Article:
New York City’s downgrade by Moody’s no surprise, observers say
New York City’s downgrade by Moody’s Investors Service, municipal bond and budget analysts say, underscores the need for the city to look within for efficiencies even if it receives state or federal help.
Moody’s, citing the effect of COVID-19, lowered the city’s general obligation bond rating late Thursday, to Aa2 from Aa1. The move affects $38.7 billion of city debt. The new rating will apply to the city's $900 million fiscal 2021 Series C issuance coming to market next week.
Moody’s similarly lowered the state’s GO rating.
Mayor Bill de Blasio's budget team has projected a $9 billion revenue gap through the next fiscal year. The mayor is seeking $12 billion from the federal government, which is stalled over the next rescue package, and is also seeking permission from New York State to borrow to cover operating deficits.
“I think it is not surprising that the city was downgraded given that New York City was the epicenter of the pandemic, which certainly has its costs,” said Howard Cure, director of municipal bond research for Evercore Wealth Management. The downgrade, he added, also speaks to the need to craft a structurally balanced budget using recurring savings.
“The threat of laying off 22,000 employees if the city isn’t permitted to deficit borrow is counterproductive and creates a false comparison,” Cure added. “The [Citizens Budget Commission] outlines effective cost savings measures that seem very reasonable.”
De Blasio recently announced furloughs for some city staff and said large-scale layoffs may follow.
Andrew Rein, president of watchdog CBC, said Moody's “correctly identified the failure of the city to implement greater recurring savings and to deliver the promised $1 billion of labor savings months after the budget was adopted.”
Rein called on several stability measures including workforce reduction through attrition, more efficient services and changes to health and welfare benefits.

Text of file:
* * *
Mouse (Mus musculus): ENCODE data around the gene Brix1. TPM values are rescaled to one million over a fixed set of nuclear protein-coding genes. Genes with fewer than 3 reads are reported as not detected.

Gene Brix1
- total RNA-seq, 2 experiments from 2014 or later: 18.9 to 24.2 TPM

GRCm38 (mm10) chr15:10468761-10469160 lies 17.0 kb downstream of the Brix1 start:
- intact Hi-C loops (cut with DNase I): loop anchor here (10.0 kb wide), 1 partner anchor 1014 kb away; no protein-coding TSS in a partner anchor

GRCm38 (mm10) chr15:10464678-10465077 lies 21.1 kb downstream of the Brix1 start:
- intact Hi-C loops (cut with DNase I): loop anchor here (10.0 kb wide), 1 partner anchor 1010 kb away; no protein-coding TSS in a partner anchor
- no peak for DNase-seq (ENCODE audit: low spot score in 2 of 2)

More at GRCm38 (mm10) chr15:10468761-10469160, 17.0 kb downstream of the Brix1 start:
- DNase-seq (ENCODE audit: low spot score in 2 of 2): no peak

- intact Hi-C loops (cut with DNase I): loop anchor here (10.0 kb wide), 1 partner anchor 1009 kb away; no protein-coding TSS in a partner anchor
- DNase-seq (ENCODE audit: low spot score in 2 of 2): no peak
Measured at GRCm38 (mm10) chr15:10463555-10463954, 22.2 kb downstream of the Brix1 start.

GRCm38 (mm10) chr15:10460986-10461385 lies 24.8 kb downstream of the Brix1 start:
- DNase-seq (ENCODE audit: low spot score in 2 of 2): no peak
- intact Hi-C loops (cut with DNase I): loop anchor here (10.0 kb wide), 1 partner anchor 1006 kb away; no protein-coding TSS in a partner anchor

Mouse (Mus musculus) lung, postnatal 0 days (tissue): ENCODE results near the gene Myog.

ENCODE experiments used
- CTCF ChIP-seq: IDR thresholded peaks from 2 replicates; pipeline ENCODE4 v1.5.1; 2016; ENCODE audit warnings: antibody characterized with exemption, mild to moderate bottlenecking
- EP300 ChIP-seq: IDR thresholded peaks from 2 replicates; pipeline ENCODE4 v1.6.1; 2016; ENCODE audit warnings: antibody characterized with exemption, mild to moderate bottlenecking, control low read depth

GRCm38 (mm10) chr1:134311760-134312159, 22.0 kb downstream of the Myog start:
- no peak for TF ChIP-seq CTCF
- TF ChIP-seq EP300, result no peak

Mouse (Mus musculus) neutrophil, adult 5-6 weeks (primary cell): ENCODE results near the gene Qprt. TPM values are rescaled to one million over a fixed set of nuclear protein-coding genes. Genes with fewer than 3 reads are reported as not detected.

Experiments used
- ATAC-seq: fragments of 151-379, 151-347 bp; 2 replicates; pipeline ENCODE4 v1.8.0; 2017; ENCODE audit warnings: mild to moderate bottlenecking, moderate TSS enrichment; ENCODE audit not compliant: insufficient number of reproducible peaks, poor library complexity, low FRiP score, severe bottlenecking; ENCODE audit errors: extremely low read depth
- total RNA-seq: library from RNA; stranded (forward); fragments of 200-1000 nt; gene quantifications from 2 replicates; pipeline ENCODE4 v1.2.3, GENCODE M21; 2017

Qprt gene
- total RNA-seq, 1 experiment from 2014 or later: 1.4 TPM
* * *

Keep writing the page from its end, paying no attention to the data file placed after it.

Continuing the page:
“It shows that borrowing, absent a serious cost-cutting plan that takes into account several future scenarios — good, moderate, bad — is not going to be a way out for New York,” said Nicole Gelinas, a senior fellow with the Manhattan Institute for Policy Research.
“The market might be willing to lend for some operating expenses, but not without a far more realistic budget plan,” Gelinas said. “The city has never said what goal it would be borrowing toward. Of course, they have TFA, too.”
The Transitional Finance Authority, which issues debt to supplement the city’s capital program, holds nearly $39 billion in future tax secured debt and $8.3 billion in building aid revenue bond debt.
According to Chicago-based watchdog OpenTheBooks.com, more than 114,000 city employees made more than $100,000 in 2019, a 50% increase in that salary level over three years. That included plumber helpers and thermostat repairmen who made up to $173,000 and $199,000, respectively.
S&P Global Ratings and Fitch Ratings assign AA ratings to the city’s GOs.
According to data on the Municipal Securities Rulemaking Board's EMMA website, a block of Fiscal 2013-I GO bonds maturing in 2023 that originally priced at 114.806 cents on the dollars and a 2.35% yield, sold to a customer Thursday at a price of 109.736 and a 0.588% yield.
Other Moody’s downgrades were to Aa3 from Aa2 on roughly $4.5 billion of appropriation-backed debt issued through the Hudson Yards Infrastructure Corp., the city's Health and Hospitals Corp., Industrial Development Agency, New York City Educational Construction Fund and the Dormitory Authority of the State of New York.
Also, Moody's announced it lowered to A1 from Aa3 the rating on the New York Convention Center Development Corporation (NYCCDC) senior lien bonds and to A3 from A2 the rating on the NYCCDC's subordinate lien bonds. The outlook on the NYCCDC bonds is negative.